There are certain things that you won’t find at Almond TriBeCa, the third French-American bistro outpost from Eric Lemonides, Jason Weiner and Antonio Rappazzo.
You won’t find a hostess stand, nor gastronomic foam emulsions, nor complicated cocktails. And you definitely won’t find any of the bravado that typically accompanies three middle-aged dudes who have successfully steered a restaurant brand for more than a decade. “There’s nothing about our egos in this restaurant,” contends Lemonides, the front-of-house man who literally jumps for joy when showing off the space’s new amenities, like color-changing lights. “It’s not about us; it’s about making the people who are coming here feel comfortable.”
It’s a mandate Lemonides has followed since he and Weiner opened Almond Bridgehampton in 2001. Though it’s hard to stay humble given that regulars include Bradley Cooper, Joy Behar and Bill and Hillary Clinton, it’s actually the duo’s modest approach that has drawn such a crowd. “One of the reasons for our success in the Hamptons was that we brought it back to the basics. Everything out there was like, Nick & Toni’s $42 lamb chop, or Della Femina’s $39 linguini with clams,” says Lemonides, matter-of-factly. “Everything was so f—ing to the nth degree, and we came in and opened a French bistro with burgers on the menu for $16.”
Fast-forward 14 years, a second location on 22nd Street in Manhattan, and the addition of Rappazzo to the team, and Lemonides discovered another block in serious need of a neighborhood joint. “There are restaurants in TriBeCa that I absolutely love,” he says, “But there are very few really good, let’s-take-the-kids-and-go-get-something-to-eat places. Our bread and butter are the people who live up the block and are like, ‘come on, let’s go to Almond.’”
About a week before the restaurant is set to open, it seems like the locals are already buzzing. The brown construction paper masking the front window overlooking Franklin Street has been taken down, and passers-by peer past the signage (Weiner’s wife, Almond, scrolled her signature on the glass) into the 110-seat space. Tiles from the previous tenant, the restaurant Kutsher’s, delineate the bar area, which shifts to reclaimed wood flooring from a vendor in Bushwick for the dining room. A communal raw bar is made with Carrera marble tabletops. It’s all meant to feel largely unintentional, except for the bold zebra print on the back wall, which discerning guests will recognize as the Scalamandre wallpaper used at the now defunct Gino’s uptown, and as a backdrop for a brooding Gwyneth Paltrow in Wes Anderson’s “The Royal Tenenbaums.”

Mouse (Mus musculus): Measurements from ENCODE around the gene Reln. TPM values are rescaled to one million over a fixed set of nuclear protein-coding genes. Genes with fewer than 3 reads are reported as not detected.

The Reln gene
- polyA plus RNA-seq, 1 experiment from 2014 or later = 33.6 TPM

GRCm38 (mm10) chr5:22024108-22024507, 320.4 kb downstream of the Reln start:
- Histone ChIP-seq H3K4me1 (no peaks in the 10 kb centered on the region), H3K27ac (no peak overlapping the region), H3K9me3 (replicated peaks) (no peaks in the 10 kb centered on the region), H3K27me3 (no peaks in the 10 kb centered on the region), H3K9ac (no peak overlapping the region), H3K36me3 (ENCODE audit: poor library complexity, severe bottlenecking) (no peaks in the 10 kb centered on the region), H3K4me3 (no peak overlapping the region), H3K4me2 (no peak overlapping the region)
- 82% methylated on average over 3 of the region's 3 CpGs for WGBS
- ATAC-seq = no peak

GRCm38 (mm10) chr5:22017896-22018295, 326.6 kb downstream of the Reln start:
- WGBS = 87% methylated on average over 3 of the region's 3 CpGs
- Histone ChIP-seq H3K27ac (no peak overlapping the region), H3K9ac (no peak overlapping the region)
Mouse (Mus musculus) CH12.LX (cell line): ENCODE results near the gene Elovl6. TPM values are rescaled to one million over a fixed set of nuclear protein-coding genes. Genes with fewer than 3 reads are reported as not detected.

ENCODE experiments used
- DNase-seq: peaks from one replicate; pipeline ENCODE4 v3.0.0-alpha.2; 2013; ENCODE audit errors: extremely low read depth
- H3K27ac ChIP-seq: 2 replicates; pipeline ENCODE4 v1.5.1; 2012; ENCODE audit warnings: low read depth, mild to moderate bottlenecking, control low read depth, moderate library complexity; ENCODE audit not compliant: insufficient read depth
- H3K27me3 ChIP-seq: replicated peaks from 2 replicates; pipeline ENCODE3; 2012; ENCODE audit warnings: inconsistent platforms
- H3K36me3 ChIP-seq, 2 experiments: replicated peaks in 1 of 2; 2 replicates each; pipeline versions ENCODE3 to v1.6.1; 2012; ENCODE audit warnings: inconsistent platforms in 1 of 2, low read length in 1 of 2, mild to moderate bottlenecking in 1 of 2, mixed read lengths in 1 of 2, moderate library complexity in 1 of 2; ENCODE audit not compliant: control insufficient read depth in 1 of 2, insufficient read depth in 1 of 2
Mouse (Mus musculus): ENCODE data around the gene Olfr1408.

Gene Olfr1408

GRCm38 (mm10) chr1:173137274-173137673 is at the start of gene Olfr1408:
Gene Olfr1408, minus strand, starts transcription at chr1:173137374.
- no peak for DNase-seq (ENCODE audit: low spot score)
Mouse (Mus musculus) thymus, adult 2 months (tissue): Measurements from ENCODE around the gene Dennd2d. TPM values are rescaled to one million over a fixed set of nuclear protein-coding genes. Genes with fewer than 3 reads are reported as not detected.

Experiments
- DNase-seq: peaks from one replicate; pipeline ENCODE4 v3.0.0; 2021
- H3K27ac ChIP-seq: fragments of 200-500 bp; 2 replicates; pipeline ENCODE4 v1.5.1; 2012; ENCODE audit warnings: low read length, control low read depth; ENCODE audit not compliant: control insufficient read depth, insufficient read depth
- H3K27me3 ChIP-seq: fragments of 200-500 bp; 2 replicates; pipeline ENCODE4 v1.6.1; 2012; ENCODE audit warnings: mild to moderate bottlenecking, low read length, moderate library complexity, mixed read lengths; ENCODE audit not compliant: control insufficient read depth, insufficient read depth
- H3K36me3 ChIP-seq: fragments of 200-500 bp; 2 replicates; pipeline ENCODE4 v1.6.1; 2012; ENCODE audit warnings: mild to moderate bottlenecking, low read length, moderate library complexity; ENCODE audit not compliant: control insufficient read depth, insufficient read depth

“The thing about walking into a restaurant that’s so bloody highly designed [is] you feel it,” Lemonides says. “And you love going there for a period of time, but they break in differently than homespun restaurants.”
Much of that homespun vibe also comes from the food, which executive chef Weiner (previously of Aqua and Charles in San Francisco) describes as “familiar but playing around with expectations.” Customers will find more elevated dishes and interesting plating techniques here than at Almond’s other locations. For example, a traditional lobster mousse is updated by stuffing it into a sausage casing and adding truffle and tarragon; lamb shoulder — though “extremely peasant cut,” says Weiner — is braised with classically African spices like harissa, cinnamon and cumin; chicken for two is served with a savory bread pudding and sweet-and-sour greens. “You need to be walking the line,” Weiner says. “It’s an occasion, going out to eat, but we don’t want to make it such an occasion here that you can’t do it a couple of times a month.” It should be noted that despite the fine dining appeal of these entrees, prices still fall mostly within the $15 to $30 sweet spot laid out at the other Almonds. For the most part, the chef prefers to let his ingredients, from Long Island suppliers like Amber Waves Farm and Paumanok Vineyards, do the talking.
When Almond TriBeCa opens next week, the kitchen plans to close promptly at 11 p.m., but Lemonides would never dream of kicking anyone out at the end of the night. “I don’t like to dictate anything to our customer. I don’t tell them when to come, when to leave or what to do when they’re here,” he says. “When people stop drinking and they want to go home, we’ll close the doors.”
Though late-night imbibers should take note: All three Almond branches feature a large wall clock with hands set permanently to 10 minutes before two o’clock. “It’s my witching hour,” he continues. “I’m a firm believer that if you’re out at two in the morning, you should go home. Nothing good ever happens after two.”
186 Franklin Street, New York
Hours: Open daily, 5 to 11 p.m.